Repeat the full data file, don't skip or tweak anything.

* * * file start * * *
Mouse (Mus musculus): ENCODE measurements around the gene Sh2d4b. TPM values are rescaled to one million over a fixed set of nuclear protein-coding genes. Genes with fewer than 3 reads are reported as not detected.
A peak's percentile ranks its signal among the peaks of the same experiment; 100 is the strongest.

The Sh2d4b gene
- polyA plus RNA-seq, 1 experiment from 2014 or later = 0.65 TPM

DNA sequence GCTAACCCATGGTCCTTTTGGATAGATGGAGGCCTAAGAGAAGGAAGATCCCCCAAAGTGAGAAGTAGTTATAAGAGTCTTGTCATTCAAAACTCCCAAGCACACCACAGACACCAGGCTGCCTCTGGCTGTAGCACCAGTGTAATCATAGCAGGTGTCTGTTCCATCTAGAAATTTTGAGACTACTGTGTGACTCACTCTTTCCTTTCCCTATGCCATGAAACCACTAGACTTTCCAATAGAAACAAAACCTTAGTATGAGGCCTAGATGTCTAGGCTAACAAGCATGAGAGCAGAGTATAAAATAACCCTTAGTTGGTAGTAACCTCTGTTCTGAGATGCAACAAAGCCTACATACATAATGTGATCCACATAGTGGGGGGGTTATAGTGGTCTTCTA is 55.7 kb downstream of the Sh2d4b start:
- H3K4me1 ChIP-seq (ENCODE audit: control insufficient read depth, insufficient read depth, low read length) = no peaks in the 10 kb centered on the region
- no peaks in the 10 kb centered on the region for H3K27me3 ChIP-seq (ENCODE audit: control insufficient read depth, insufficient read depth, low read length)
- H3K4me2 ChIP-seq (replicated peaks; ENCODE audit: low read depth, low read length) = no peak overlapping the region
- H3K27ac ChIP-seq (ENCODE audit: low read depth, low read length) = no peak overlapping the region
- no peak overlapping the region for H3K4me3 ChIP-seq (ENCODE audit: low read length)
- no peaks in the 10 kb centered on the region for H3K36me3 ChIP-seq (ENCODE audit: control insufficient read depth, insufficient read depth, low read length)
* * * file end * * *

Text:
Mouse (Mus musculus): ENCODE measurements around the gene Sh2d4b. TPM values are rescaled to one million over a fixed set of nuclear protein-coding genes. Genes with fewer than 3 reads are reported as not detected.
A peak's percentile ranks its signal among the peaks of the same experiment; 100 is the strongest.

The Sh2d4b gene
- polyA plus RNA-seq, 1 experiment from 2014 or later = 0.65 TPM

DNA sequence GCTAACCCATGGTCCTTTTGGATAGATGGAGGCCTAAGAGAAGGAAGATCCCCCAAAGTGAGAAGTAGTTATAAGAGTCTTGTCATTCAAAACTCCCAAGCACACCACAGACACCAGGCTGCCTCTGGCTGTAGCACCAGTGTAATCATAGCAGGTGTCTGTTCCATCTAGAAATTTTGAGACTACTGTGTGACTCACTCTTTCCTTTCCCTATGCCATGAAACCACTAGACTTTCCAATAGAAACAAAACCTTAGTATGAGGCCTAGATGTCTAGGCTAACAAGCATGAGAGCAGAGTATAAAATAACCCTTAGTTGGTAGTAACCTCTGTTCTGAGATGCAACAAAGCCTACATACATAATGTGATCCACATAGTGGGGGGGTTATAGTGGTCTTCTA is 55.7 kb downstream of the Sh2d4b start:
- H3K4me1 ChIP-seq (ENCODE audit: control insufficient read depth, insufficient read depth, low read length) = no peaks in the 10 kb centered on the region
- no peaks in the 10 kb centered on the region for H3K27me3 ChIP-seq (ENCODE audit: control insufficient read depth, insufficient read depth, low read length)
- H3K4me2 ChIP-seq (replicated peaks; ENCODE audit: low read depth, low read length) = no peak overlapping the region
- H3K27ac ChIP-seq (ENCODE audit: low read depth, low read length) = no peak overlapping the region
- no peak overlapping the region for H3K4me3 ChIP-seq (ENCODE audit: low read length)
- no peaks in the 10 kb centered on the region for H3K36me3 ChIP-seq (ENCODE audit: control insufficient read depth, insufficient read depth, low read length)